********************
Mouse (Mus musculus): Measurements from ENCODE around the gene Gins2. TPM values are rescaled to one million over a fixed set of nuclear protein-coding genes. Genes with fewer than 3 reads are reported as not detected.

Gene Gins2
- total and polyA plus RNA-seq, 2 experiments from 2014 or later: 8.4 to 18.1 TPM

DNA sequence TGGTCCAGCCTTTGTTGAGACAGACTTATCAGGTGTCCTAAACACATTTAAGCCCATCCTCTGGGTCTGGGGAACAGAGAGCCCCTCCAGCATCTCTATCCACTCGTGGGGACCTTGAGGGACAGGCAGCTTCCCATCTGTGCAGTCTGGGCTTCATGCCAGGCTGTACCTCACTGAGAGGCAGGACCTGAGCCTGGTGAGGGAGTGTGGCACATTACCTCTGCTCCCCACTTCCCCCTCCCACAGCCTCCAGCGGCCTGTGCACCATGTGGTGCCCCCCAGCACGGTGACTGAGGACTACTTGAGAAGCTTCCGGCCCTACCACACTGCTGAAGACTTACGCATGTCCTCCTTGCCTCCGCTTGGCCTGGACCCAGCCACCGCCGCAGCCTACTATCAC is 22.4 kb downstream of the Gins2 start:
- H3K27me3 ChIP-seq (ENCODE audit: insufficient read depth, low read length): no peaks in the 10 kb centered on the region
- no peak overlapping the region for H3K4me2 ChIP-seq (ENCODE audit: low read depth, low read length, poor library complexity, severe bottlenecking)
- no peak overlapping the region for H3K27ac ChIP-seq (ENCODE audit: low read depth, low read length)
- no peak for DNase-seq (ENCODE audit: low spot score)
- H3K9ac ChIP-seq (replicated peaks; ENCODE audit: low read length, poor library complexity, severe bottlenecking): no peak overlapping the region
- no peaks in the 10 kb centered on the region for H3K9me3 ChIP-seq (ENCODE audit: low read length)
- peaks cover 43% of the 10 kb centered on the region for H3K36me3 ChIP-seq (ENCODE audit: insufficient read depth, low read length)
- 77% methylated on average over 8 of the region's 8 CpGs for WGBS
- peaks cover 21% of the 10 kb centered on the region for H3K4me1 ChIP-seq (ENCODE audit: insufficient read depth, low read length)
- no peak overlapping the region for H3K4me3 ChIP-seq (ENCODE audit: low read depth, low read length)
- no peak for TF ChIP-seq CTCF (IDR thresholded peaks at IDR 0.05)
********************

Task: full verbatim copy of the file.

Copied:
Mouse (Mus musculus): Measurements from ENCODE around the gene Gins2. TPM values are rescaled to one million over a fixed set of nuclear protein-coding genes. Genes with fewer than 3 reads are reported as not detected.

Gene Gins2
- total and polyA plus RNA-seq, 2 experiments from 2014 or later: 8.4 to 18.1 TPM

DNA sequence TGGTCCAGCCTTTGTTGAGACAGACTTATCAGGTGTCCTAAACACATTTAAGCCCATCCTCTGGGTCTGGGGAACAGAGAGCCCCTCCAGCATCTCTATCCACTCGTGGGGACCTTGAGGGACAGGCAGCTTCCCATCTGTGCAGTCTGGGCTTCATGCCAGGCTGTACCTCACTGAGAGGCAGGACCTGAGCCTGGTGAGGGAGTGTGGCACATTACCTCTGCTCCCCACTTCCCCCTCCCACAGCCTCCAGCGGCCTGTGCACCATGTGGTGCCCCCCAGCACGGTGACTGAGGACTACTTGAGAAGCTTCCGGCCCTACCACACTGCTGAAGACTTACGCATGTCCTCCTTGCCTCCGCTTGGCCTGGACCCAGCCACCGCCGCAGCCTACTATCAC is 22.4 kb downstream of the Gins2 start:
- H3K27me3 ChIP-seq (ENCODE audit: insufficient read depth, low read length): no peaks in the 10 kb centered on the region
- no peak overlapping the region for H3K4me2 ChIP-seq (ENCODE audit: low read depth, low read length, poor library complexity, severe bottlenecking)
- no peak overlapping the region for H3K27ac ChIP-seq (ENCODE audit: low read depth, low read length)
- no peak for DNase-seq (ENCODE audit: low spot score)
- H3K9ac ChIP-seq (replicated peaks; ENCODE audit: low read length, poor library complexity, severe bottlenecking): no peak overlapping the region
- no peaks in the 10 kb centered on the region for H3K9me3 ChIP-seq (ENCODE audit: low read length)
- peaks cover 43% of the 10 kb centered on the region for H3K36me3 ChIP-seq (ENCODE audit: insufficient read depth, low read length)
- 77% methylated on average over 8 of the region's 8 CpGs for WGBS
- peaks cover 21% of the 10 kb centered on the region for H3K4me1 ChIP-seq (ENCODE audit: insufficient read depth, low read length)
- no peak overlapping the region for H3K4me3 ChIP-seq (ENCODE audit: low read depth, low read length)
- no peak for TF ChIP-seq CTCF (IDR thresholded peaks at IDR 0.05)